A team of researchers from the University of Crete have 3D printed bioreactors for DNA amplification purposes. By running through 25 different commercially available FFF filaments, the team was able to pick out the most suitable one, looking for transparency and compatibility with the enzymatic DNA amplification reagents used in the experiment. In the long term, the researchers hope to use the printed bioreactors for healthcare applications.
DNA amplification, as the name might suggest, is the production of multiple copies of a sequence of DNA from a base sample. Many aspects of modern medicine rely on DNA amplification devices for things like medical diagnostics, microbial detection, and other DNA related bio-analysis. There is also the slightly more exciting, albeit grimmer, application in the field of forensic science whereby a DNA sample may not be large enough to analyse and profile. In situations such as that, DNA amplification will be employed to produce an adequately sized sample through a process called polymerase chain reaction.
3D printing bioreactors
The work was motivated by the need for genetic biomarker detection at the point of care. Systems for the process already exist, but they tend to be bound to laboratories due to their size and subsequent lack of portability. The team believes that 3D printing, with its design capabilities, has great potential in the development of open and closed micro-reactors in the form of vials and microwells.
The first stage of the study involved selecting the right filament. A Lulzbot TAZ 6 3D printer was used to extrude 25 different materials, creating a set of test vials which would go on to hold saliva samples during amplification. The filaments included ABS, HIPS, PETG, PLA, PP, and PMMA, with several variations of each type of material. With biological compatibility tests and SEM imaging to give insight into the porosity of each type of material, the team eventually settled on clear polypropylene (PP Centaur) as a suitable filament due to its relatively high density.
PP was then used to fabricate a cartridge with eight individual micro-well reactors. The cartridge was used to perform isothermal amplification on saliva samples in a purpose-built, 3D printed portable casing. Once the team had successfully detected CYP2C19*2, a mutation involved in the metabolism of a cardiovascular disease treatment, they concluded that their creation was suitable as a companion diagnostic tool at the point of care. The 3D printed bioreactors also proved their affordability, as a costing analysis at the end of the experiment revealed that each vial ended up costing less than a Euro to produce.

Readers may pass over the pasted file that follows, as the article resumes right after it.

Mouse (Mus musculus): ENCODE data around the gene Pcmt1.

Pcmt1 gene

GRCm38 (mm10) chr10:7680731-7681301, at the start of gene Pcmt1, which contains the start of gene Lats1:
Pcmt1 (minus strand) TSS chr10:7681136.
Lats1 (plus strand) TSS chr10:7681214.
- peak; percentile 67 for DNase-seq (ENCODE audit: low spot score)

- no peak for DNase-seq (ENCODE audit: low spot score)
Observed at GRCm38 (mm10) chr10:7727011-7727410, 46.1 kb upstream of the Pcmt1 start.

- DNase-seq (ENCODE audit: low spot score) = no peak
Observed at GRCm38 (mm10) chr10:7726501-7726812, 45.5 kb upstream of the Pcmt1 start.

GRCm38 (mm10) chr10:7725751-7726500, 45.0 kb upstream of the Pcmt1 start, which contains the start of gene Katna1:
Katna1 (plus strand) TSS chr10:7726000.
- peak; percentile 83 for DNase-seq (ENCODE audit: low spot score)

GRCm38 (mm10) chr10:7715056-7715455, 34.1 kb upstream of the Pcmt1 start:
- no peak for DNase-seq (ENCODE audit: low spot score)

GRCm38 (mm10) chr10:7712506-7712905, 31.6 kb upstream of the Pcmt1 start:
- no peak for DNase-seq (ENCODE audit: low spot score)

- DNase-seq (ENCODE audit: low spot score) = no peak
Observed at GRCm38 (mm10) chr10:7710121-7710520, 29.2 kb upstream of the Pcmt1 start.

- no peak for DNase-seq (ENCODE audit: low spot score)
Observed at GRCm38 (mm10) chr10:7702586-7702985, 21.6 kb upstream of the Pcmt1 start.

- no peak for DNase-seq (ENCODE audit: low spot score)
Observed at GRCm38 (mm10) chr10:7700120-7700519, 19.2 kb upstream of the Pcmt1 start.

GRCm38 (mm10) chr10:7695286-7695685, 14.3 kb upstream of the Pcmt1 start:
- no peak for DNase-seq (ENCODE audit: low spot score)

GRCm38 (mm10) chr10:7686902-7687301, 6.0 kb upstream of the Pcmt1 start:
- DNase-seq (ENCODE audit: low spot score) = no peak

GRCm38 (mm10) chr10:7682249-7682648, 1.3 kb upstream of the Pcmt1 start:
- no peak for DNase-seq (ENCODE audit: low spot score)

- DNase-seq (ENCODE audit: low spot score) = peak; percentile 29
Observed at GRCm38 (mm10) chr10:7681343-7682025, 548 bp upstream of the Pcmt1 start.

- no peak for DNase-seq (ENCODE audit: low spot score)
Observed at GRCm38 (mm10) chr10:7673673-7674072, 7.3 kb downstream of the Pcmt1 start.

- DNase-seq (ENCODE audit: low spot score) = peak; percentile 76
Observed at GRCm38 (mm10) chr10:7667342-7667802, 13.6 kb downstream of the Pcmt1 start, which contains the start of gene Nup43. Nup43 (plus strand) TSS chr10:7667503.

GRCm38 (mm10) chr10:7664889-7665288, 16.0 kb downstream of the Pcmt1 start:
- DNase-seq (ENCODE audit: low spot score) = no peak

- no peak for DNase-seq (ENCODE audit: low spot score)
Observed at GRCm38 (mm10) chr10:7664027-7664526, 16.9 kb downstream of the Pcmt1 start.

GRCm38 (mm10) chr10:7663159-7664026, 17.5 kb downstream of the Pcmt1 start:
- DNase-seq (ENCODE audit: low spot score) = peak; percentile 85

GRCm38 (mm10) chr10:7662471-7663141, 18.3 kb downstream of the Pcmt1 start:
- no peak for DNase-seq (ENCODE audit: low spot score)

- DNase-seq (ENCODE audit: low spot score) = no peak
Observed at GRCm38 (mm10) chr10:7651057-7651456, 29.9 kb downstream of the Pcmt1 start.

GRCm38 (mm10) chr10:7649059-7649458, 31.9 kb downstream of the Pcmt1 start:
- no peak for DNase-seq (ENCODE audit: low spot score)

Further details of the study can be found in the paper titled ‘3D-printed bioreactors for DNA amplification: application to companion diagnostics’. It is co-authored by A.K. Pantazis, G. Papadakis, K. Parasyris, A. Stavrinidis, and E. Gizeli.
The DNA amplification process comes under microfluidics, a field of study that 3D printing has benefited greatly in recent years (and vice versa). Earlier in 2020, a team of researchers from UC Davis published a paper detailing the development of a new droplet-based 3D printing method using microfluidics. The technique allows the user to manipulate the extruded ink composition and properties in real time, enabling the fabrication of diverse structures. The team expects the technology to excel in soft robotics and tissue engineering.
Elsewhere, in Europe, researchers produced and published a review on 3D printing microfluidic applications. In the review the scientists state that the technology will allow for the creation of a new generation of increasingly smart, responsive, and autonomous devices, which are able to sense and act upon their environment with minimal human input.
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Featured image shows SEM imaging of the walls of the 3D printed vials. Image via University of Crete.